; X32-NEXT:    --> {%arg,+,4}<nuw><%bb6> U: full-set S: full-set Exits: ((4 * ((-4 + (-1 * %arg) + %arg1) /u 4))<nuw> + %arg) LoopDispositions: { %bb6: Computable }

It's constant range is 32-bit fullset, because we don't have any range knowledge for %arg.

Then we had a cast of it to pointer: (zext i32 (ptrtoint i32* {%arg,+,4}<nuw><%bb6> to i32) to i64),
and zero-extended it to 64-bit.
So is obvious that for the old expression, constant range [0,4294967296) is correct.

But now we start with zext i32 (ptrtoint i32* %arg to i32) to i64 (which is [0,4294967296))
and only then we have an AddRec, and in 64 bits now.
For the AddRec, the range is [Base + Step*max backedge-taken count, End + Step*max backedge-taken count).
For 32-bit AddRec, that computed to full-set that we then zero-extended,
but here it obviously computes to [0, 4294967296 + 4*1073741823].

So that's it, i believe. ptrtoint is essentially a red herring here,
we should have this problem every time we sink z/s-ext into an AddRec.

lebedev.ri marked an inline comment as done.

Rebased, NFC.

lebedev.ri added inline comments.Oct 26 2020, 5:27 AM
llvm/test/Analysis/ScalarEvolution/ptrtoint.ll
375

Edit: what i forgot to add: SCEVPtrToIntCast is intentionally not bitwidth-changing itself,
and sinking it does not affect the computations. The important bit is that getZeroExtendExpr()
decided that it was okay to sink the zero-extension into SCEVAddRecExpr,
and that is not something i changed in this patch.

It doesn't do that indiscriminately:

// If the input value is a chrec scev, and we can prove that the value
// did not overflow the old, smaller, value, we can zero extend all of the
// operands (often constants).  This allows analysis of something like
// this:  for (unsigned char X = 0; X < 100; ++X) { int Y = X; }
if (const SCEVAddRecExpr *AR = dyn_cast<SCEVAddRecExpr>(Op))

Clearly, there was NUW on that SCEVAddRecExpr, so the heuristic passed.

But obviously i32 SCEVAddRecExpr w/NUW and i64 SCEVAddRecExpr w/NUW result in
different possible ranges, and we lost the knowledge that NUW was for i32 bitwidth.

mkazantsev added inline comments.Oct 27 2020, 3:24 AM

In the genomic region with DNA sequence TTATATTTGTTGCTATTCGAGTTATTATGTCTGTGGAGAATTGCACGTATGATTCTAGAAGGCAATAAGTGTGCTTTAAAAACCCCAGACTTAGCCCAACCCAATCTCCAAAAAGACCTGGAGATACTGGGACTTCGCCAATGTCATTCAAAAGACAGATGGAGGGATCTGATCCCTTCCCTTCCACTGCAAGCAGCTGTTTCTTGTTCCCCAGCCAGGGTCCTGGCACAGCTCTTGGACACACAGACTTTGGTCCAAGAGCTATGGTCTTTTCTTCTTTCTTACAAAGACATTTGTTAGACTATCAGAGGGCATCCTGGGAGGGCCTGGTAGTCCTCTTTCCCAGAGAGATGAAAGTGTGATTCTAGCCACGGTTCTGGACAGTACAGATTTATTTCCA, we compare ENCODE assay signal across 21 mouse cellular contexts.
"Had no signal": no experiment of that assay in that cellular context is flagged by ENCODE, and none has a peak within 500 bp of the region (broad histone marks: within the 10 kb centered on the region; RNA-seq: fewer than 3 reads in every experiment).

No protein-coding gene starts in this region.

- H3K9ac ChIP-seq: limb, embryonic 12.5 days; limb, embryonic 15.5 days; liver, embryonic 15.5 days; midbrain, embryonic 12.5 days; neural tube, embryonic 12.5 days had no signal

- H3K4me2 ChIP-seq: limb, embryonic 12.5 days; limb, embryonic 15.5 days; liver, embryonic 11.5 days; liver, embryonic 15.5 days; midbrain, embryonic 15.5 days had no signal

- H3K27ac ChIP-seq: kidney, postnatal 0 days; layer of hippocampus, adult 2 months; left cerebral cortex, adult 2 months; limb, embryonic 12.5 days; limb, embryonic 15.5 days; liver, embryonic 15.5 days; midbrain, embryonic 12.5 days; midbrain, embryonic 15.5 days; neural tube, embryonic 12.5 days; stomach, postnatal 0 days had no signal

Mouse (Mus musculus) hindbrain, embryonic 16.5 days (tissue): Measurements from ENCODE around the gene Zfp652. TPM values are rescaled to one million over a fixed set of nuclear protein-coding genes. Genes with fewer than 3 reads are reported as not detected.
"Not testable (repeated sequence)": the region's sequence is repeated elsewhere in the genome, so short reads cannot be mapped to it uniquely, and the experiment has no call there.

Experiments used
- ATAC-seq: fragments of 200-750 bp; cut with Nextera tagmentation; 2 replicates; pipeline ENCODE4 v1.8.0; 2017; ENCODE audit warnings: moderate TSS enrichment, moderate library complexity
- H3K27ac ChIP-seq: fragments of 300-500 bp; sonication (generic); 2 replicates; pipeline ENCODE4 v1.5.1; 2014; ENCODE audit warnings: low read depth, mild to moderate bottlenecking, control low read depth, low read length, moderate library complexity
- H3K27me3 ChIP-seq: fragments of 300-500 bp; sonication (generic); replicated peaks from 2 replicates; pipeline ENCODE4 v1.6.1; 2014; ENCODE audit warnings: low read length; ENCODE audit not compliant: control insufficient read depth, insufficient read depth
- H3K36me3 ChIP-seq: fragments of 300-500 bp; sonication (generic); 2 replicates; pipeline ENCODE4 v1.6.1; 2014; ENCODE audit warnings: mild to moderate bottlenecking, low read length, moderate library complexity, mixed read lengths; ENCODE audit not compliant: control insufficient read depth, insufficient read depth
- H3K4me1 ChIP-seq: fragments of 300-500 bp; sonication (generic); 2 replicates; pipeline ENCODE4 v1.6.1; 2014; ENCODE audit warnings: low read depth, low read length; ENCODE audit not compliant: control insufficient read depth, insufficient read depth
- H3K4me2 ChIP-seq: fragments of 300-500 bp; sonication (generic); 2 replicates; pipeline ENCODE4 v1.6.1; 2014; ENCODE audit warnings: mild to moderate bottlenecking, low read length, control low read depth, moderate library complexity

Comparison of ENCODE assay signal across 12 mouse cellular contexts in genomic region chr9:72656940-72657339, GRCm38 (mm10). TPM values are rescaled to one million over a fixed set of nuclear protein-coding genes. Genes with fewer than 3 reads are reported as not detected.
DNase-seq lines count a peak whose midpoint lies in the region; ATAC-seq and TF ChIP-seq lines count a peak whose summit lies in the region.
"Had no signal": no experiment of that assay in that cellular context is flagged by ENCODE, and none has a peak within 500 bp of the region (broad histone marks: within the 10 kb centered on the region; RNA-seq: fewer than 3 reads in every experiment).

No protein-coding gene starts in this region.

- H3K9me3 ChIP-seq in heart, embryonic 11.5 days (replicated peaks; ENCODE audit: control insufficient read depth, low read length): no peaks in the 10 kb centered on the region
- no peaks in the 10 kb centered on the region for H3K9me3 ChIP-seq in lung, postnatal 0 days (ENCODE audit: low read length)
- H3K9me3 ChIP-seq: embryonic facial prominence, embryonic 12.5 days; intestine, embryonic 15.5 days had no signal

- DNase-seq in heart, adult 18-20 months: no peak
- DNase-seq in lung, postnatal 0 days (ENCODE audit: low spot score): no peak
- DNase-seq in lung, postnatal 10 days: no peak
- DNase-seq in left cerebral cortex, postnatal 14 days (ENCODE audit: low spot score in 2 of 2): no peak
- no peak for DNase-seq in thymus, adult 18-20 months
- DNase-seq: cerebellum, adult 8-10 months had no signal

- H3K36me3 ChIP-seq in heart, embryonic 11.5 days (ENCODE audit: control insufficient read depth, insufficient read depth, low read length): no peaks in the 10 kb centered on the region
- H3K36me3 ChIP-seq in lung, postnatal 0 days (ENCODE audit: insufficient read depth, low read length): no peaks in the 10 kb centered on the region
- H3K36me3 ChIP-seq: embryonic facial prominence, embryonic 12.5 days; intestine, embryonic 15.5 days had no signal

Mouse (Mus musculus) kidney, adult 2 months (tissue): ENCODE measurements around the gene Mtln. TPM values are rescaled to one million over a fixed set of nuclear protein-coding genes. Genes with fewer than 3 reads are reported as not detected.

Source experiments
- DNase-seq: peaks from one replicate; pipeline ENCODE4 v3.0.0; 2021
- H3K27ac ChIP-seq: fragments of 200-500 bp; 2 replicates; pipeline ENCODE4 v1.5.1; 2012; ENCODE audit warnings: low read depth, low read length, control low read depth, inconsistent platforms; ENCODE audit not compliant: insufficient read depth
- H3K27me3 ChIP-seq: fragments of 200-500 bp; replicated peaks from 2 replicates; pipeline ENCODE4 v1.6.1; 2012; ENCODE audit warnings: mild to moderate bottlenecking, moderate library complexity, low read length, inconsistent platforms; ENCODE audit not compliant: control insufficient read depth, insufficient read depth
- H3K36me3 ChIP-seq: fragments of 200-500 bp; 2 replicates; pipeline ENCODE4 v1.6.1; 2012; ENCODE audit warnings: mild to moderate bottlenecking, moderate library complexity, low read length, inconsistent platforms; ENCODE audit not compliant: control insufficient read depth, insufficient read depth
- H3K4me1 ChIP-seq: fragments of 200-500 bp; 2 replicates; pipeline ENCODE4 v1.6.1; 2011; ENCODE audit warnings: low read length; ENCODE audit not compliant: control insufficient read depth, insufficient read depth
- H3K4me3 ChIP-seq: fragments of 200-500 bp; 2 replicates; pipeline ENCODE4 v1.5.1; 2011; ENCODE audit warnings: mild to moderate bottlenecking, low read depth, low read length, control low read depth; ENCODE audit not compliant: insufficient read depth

llvm/test/Analysis/ScalarEvolution/ptrtoint.ll
375

Thanks for clarifying this. Actually that looks familiar. Just curious, could you please check if the problem goes away with https://reviews.llvm.org/D89381 and flag scalar-evolution-use-expensive-range-sharpening turned on?

mkazantsev added inline comments.Oct 27 2020, 3:30 AM
llvm/lib/Analysis/ScalarEvolution.cpp
1038

If you check it's either Nary or unknown, checking it NOT be something else in addition is an overkill. :)

1048

nit: could go with SmallVector<const SCEV *, 2> NewOps(NaryExpr->getNumOperands())

1054

Please init with nullptr to make it easier to track further possible mistakes.

1075

Is it commented on purpose?

lebedev.ri marked 5 inline comments as done.

@mkazantsev thank you for taking a look!
Addressing review comments.

llvm/lib/Analysis/ScalarEvolution.cpp
1048

That doesn't reserve thought, but creates a vector with that many nullptrs.
And afterwards we'd have to do something like

for(int I = 0; I != NaryExpr->getNumOperands(); ++I) {
  const auto& Op = NaryExpr->getOperand(I);
  NewOps[I] = Op->getType()->isPointerTy()
                           ? getPtrToIntExpr(Op, IntPtrTy, Depth + 1)
                           : Op;
}

which seems strictly worse to me. So i'll keep this as-is.

1075

Mainly because i was unsuccessful with acquiring a test case.
But as i have already noted in https://reviews.llvm.org/D89692#2352566,
this hand-written logic will hopefully go away afterwards.

But for now, let's just err on the safe side, and have dead/untested code.

llvm/test/Analysis/ScalarEvolution/ptrtoint.ll
375

I just tried, and that (the patch + flag) does not help here.

@mkazantsev let me know if there are more things to do here

mkazantsev accepted this revision.Oct 29 2020, 10:09 PM

I don't see any more problems, thanks!

This revision is now accepted and ready to land.Oct 29 2020, 10:09 PM

I don't see any more problems, thanks!

Thank you for the review!
Proceeding to landing both patches.

This revision was landed with ongoing or failed builds.Oct 30 2020, 1:14 AM
This revision was automatically updated to reflect the committed changes.

Hello. This increased codesize by a chunk on one of the testcases we track. Part of csibe/zlib. I've put a reproducer in https://godbolt.org/z/o58s7d. I've not really looked any deeper, other than it's quite a bit longer even without outlining, happens on the few architectures I tried and possibly something is going odd in LSR? It was (comparatively) a fairly big chunk of codesize across zlib, not just this file.

Hello. This increased codesize by a chunk on one of the testcases we track. Part of csibe/zlib. I've put a reproducer in https://godbolt.org/z/o58s7d. I've not really looked any deeper, other than it's quite a bit longer even without outlining, happens on the few architectures I tried and possibly something is going odd in LSR? It was (comparatively) a fairly big chunk of codesize across zlib, not just this file.

Hmm. In that snipped, after middle-end, the IR is identical.
But if i llvm-reduce that snippet based on the criteria that the final assembly differs, i get


And if we compare llc -debug -print-before-all logs: ,
indeed, it would seem like that allowed LSR to change pointer-typed PHI into an integer-typed one,
which ends up being bad for the final code size.